3D bioprinting is at the absolute forefront of medical advances, with this nascent industry posing immense potential. One such example was recently detailed by Irish researchers at AMBER.
The Trinity-hosted facility AMBER (Advanced Materials and BioEngineering Research) has produced some really cool stuff in the past.
It is the epicentre of nanowire improvements, internet of things projects and the battery of the future, but work on 3D bioprinting is AMBER’s latest trick.
Its researchers have created a process to support 3D bioprinting of new bone material, enabling larger and more complex implant shapes, paving the way for grafts around the head.
The new process uses 3D bioprinting technology to fabricate cartilage templates, which have been shown to assist the growth of a complete bone organ.
The process deposits different biomaterials and adult stem cells in order to engineer cartilage templates, matching the shape of a segment within the build.
To test it out, the team, led by Prof Daniel Kelly, implanted the structures under the skin, and they developed into a “fully functional bone organ with its own blood vessels”.
“This is a new approach to tissue and organ engineering and we’re very excited,” said Kelly, following the publication of his paper in Advanced Healthcare Materials.
‘The next stage is to treat large bone defects and then bioprint new knees’
Prof Daniel Kelly, AMBER
Noting the “rapidly expanding” area of 3D bioprinting, Kelly said bone developments have lagged behind those of simple tissues, such as skin, blood vessels and cartilage.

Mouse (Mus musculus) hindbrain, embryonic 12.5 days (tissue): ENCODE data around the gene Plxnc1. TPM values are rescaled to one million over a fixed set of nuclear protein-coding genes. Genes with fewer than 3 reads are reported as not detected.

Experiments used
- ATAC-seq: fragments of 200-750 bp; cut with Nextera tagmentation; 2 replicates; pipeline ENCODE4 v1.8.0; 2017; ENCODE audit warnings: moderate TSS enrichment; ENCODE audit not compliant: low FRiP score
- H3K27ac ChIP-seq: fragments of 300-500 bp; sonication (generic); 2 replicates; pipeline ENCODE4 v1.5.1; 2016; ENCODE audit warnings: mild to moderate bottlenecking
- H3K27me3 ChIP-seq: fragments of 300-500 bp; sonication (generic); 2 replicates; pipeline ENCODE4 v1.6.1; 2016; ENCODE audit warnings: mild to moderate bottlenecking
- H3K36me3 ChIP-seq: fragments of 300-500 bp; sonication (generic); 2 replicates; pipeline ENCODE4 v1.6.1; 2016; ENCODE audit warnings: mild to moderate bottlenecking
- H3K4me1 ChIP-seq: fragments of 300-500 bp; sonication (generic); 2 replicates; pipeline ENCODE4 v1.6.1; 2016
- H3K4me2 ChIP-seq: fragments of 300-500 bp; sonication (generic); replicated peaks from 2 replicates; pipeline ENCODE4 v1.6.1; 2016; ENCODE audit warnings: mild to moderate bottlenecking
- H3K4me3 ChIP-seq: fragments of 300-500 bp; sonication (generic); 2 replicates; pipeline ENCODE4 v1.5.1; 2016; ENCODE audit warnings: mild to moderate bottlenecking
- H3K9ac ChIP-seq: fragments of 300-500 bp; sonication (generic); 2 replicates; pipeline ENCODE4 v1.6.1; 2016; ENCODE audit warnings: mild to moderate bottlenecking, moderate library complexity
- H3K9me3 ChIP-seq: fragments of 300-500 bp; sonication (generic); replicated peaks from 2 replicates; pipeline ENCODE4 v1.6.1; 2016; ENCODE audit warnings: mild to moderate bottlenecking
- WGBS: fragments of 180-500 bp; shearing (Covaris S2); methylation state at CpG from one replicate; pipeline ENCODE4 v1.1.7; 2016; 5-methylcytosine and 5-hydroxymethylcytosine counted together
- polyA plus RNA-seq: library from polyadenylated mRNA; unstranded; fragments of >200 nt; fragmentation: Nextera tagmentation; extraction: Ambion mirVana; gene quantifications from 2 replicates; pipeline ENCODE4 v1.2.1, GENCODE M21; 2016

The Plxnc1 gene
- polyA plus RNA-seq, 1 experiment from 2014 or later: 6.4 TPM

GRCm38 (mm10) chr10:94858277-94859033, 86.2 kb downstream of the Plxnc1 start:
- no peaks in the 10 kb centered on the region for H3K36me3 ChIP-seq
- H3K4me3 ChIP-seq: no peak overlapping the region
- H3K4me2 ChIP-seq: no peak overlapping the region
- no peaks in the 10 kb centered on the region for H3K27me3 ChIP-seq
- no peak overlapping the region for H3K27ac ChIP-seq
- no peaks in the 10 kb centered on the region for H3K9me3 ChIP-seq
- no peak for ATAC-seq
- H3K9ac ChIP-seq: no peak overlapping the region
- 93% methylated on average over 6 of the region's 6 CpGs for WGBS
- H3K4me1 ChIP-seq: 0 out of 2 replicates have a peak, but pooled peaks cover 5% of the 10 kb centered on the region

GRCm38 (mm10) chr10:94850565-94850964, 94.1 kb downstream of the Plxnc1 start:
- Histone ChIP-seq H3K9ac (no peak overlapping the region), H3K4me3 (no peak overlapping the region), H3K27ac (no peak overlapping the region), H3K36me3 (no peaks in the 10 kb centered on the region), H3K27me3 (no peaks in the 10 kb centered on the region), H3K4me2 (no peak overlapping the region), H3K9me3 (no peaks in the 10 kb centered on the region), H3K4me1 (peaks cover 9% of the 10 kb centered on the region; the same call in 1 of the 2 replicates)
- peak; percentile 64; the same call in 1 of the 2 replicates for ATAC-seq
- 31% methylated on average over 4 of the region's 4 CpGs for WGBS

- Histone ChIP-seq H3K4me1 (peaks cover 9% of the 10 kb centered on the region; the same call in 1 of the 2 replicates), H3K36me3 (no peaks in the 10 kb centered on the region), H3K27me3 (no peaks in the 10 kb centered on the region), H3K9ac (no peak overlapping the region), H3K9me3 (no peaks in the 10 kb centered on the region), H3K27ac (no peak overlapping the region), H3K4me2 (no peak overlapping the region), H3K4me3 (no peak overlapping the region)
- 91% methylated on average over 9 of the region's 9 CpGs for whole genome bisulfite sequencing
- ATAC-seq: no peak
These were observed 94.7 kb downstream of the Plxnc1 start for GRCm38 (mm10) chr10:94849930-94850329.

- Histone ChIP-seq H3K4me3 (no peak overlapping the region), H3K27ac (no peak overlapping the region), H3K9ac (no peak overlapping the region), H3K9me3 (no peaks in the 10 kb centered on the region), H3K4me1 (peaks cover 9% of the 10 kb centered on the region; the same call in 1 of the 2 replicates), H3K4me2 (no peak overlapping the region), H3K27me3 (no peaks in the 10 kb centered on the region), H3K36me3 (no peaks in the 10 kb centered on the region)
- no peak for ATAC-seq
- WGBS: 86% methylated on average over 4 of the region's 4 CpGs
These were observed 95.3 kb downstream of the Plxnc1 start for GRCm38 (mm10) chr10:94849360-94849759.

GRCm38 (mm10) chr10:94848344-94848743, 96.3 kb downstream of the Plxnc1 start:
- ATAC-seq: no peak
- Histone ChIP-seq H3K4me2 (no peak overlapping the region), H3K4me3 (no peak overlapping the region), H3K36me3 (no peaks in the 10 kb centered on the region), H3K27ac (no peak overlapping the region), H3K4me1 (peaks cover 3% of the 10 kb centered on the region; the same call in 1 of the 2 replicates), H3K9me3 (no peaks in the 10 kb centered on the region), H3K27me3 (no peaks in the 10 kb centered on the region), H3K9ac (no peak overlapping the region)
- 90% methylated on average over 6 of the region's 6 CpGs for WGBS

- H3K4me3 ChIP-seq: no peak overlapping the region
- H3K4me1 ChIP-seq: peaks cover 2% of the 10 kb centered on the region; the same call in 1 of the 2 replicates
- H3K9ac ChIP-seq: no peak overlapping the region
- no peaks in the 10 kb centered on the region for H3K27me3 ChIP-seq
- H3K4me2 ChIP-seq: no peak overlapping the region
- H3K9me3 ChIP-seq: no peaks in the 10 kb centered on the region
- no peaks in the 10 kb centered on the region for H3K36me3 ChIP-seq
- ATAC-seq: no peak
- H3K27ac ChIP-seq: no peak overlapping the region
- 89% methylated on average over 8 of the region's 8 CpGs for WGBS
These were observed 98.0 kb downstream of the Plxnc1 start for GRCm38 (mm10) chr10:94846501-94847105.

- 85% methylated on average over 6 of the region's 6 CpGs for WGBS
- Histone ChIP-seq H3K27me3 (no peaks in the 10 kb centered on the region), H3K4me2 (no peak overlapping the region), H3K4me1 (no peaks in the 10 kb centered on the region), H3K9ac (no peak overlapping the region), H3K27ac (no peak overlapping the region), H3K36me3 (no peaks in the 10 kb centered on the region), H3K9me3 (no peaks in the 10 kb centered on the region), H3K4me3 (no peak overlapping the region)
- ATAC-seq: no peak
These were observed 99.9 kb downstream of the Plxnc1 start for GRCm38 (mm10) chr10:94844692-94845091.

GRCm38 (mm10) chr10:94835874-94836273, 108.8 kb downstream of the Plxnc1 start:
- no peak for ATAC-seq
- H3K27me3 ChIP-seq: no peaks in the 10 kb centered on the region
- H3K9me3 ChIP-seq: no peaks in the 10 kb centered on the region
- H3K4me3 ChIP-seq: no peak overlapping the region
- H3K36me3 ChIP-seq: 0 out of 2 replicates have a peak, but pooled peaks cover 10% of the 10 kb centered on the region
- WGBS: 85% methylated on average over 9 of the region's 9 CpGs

“Our research offers real hope in the future for patients with complex bone trauma or large defects following removal of a tumour.”
Over 2m bone grafts are attempted each year, with just two ways to do them. Pain and availability of donors, respectively, are the two major problems with each of these processes.
Autograft sees bone transplanted from one site to another site within the same person. Allograft is where bone is taken from a donor and transplanted.
“This bioprinting approach could also be used in the development of the next generation of biological implants for knee and hip replacements. Our next stage of this process is to aim to treat large bone defects and then integrate the technology into a novel strategy to bioprint new knees,” said Kelly.
Last month, it emerged that the construction of nanowires could prove remarkably different in future, after AMBER researchers found a simpler process to produce germanium-tin variants, with smartphone manufacturing one area that may benefit from the discovery.
Earlier this year Prof Valeria Nicolosi, a researcher at the facility, was awarded a €2.5m ERC Consolidator Grant to create an innovative new type of energy storage device that can charge in just a few minutes, last longer than today’s batteries and be hidden within any kind of material, even the human body.
Main X-ray image via Shutterstock